The Deep is a story that’s been told again and again, from music, from writing, to more. The Deep by Rivers Soloman is another version of it and one that though short is very much worth the read. We follow Yetu, the historian of the wajinru, the decedent’s of the African Slaves thrown overboard while pregnant. Yetu carries the memories of her people, their pasts and how they came to be, but suffers under it. When given a chance to escape her role as historian, she takes the chance, knowing that the rest of her people will suffer under the weight.
I honestly love the messages this book has. I probably won’t be able to name them all and I apologize, but the main one I want to mention is the fact it brings up the case of remembering one’s ancestors as a way of giving thanks, but also knowing that there’s such generational trauma that it could truly hurt those who must live with these memories and suffer under them. And the way of balancing, this book allows the characters to balance it once Yetu is confronted by another character who is the last of her people, who is exactly what Yetu needs to remember she is honoring her ancestors and keeping them alive through those memories, at the cost of pain. Other characters in turn help Yetu as she helps them with balancing the heavy truth of the past, which is key. Yetu isn’t exactly the most loveable character, but this has to do with her getting weighed down and being forced to decide if she is allowed to live and be herself, or die under the heavy weight of these memories. By the end, you finally understand her more and the parts that make her tick as a person. Why she’s was so abrasive (which I get, as someone with sensory over stimulation that happens more than I want, this was the first time seeing a character truly show how overwhelming those feelings are) and why she chose herself over the others. It’s honestly a really important read with great representation with gender and sexuality, along with a cast of black characters learning to live and understand one another and their shared trauma.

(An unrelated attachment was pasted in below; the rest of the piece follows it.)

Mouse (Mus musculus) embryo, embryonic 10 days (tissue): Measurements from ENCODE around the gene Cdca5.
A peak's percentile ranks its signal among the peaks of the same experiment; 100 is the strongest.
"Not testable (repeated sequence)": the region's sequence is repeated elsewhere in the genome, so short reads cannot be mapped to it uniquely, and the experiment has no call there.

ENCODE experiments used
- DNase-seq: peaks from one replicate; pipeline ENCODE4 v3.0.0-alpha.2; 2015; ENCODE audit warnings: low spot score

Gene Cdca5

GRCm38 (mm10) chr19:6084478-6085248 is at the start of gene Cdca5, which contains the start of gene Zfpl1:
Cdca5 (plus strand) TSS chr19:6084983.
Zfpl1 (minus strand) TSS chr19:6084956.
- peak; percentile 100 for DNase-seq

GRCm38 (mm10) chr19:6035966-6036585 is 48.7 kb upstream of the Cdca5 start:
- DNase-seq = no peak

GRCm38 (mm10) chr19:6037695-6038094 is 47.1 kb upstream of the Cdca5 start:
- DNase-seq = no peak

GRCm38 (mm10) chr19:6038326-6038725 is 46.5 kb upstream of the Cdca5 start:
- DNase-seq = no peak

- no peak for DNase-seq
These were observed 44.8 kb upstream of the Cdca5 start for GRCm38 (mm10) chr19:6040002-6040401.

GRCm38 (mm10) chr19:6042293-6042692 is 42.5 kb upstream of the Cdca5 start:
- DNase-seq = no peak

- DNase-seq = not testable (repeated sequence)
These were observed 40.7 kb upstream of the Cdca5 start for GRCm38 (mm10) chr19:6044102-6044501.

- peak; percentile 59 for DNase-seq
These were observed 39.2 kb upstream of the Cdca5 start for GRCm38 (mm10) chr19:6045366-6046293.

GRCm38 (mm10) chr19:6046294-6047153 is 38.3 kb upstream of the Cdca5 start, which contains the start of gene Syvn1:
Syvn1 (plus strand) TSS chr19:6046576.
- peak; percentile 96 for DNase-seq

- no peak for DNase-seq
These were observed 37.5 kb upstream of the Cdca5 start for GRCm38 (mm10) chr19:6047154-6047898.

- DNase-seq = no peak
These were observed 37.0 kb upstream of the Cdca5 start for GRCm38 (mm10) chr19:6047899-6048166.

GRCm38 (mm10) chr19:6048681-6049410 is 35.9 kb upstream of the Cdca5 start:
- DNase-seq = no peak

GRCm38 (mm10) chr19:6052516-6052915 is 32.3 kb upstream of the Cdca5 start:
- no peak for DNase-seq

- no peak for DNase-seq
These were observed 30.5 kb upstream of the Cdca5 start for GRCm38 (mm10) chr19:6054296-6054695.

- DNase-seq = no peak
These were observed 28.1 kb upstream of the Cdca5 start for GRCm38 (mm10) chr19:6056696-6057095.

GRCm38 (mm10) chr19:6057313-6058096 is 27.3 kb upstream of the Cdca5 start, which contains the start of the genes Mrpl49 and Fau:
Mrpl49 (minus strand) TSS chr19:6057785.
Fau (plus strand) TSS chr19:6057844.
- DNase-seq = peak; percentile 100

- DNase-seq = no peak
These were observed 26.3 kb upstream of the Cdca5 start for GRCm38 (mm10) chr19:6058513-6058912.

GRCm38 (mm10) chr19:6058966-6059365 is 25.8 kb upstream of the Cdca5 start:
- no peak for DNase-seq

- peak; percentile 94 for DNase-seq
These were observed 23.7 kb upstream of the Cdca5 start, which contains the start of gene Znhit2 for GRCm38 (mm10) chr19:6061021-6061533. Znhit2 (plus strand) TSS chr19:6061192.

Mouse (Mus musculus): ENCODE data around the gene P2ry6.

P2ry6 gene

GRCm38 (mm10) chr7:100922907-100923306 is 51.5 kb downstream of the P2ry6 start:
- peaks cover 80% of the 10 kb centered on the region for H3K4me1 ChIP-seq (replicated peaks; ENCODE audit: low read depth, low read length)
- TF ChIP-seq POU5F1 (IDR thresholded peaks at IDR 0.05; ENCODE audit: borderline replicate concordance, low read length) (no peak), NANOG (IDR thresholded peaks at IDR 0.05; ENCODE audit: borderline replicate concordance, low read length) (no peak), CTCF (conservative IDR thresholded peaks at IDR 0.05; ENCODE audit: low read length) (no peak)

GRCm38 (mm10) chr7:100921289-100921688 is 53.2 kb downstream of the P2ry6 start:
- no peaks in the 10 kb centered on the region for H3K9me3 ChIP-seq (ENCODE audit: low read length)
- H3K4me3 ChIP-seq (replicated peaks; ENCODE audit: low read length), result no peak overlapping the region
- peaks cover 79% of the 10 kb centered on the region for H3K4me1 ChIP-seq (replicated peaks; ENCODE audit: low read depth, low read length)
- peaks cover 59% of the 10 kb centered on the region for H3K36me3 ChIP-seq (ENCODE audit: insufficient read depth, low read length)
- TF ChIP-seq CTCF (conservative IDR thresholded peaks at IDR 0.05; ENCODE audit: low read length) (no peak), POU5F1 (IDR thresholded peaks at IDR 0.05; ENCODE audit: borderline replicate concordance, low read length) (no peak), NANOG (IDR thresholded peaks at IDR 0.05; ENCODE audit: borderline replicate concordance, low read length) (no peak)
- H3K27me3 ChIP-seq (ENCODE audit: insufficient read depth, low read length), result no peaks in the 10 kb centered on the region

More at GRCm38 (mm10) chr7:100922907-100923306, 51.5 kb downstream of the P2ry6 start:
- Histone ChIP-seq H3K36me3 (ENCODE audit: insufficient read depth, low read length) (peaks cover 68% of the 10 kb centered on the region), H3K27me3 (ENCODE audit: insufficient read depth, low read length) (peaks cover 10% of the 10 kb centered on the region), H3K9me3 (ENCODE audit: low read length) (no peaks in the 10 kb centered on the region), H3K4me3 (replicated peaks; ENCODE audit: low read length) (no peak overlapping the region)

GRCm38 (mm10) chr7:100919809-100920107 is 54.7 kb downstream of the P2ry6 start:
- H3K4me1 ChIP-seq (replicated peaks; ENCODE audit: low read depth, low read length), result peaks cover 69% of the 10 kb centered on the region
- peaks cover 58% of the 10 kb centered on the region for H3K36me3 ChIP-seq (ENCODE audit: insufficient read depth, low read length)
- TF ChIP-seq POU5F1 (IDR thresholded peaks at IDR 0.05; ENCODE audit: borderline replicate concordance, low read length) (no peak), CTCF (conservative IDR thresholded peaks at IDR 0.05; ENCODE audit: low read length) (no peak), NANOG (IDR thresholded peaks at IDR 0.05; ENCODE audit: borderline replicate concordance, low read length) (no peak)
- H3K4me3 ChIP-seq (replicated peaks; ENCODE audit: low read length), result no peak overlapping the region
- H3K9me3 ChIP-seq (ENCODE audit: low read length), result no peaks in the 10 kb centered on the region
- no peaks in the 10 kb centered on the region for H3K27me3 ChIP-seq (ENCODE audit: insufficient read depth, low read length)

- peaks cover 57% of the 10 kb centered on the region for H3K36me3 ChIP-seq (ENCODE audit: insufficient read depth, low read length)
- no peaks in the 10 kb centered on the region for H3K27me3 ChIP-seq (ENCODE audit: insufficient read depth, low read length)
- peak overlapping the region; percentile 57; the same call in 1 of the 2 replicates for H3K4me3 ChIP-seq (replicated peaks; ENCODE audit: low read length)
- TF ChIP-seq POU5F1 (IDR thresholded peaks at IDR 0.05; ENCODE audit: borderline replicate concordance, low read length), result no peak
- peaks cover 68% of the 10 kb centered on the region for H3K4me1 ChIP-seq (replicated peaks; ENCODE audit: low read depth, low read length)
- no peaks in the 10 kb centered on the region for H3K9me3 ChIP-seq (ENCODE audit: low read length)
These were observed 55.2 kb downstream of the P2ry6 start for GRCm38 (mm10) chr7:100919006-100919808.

A Pirate’s Life for She: Swashbuckling Women Through the Ages by Laura Sook Duncombe
A Pirate’s Life for She is a collection of short biographies on 16 female pirates throughout the ages and how they came to sail on or in command of their ships. History often overlooks women, especially female pirates, but Duncombe does these women justice in telling their stories and how they rose to power. This was a quick and read that I enjoyed.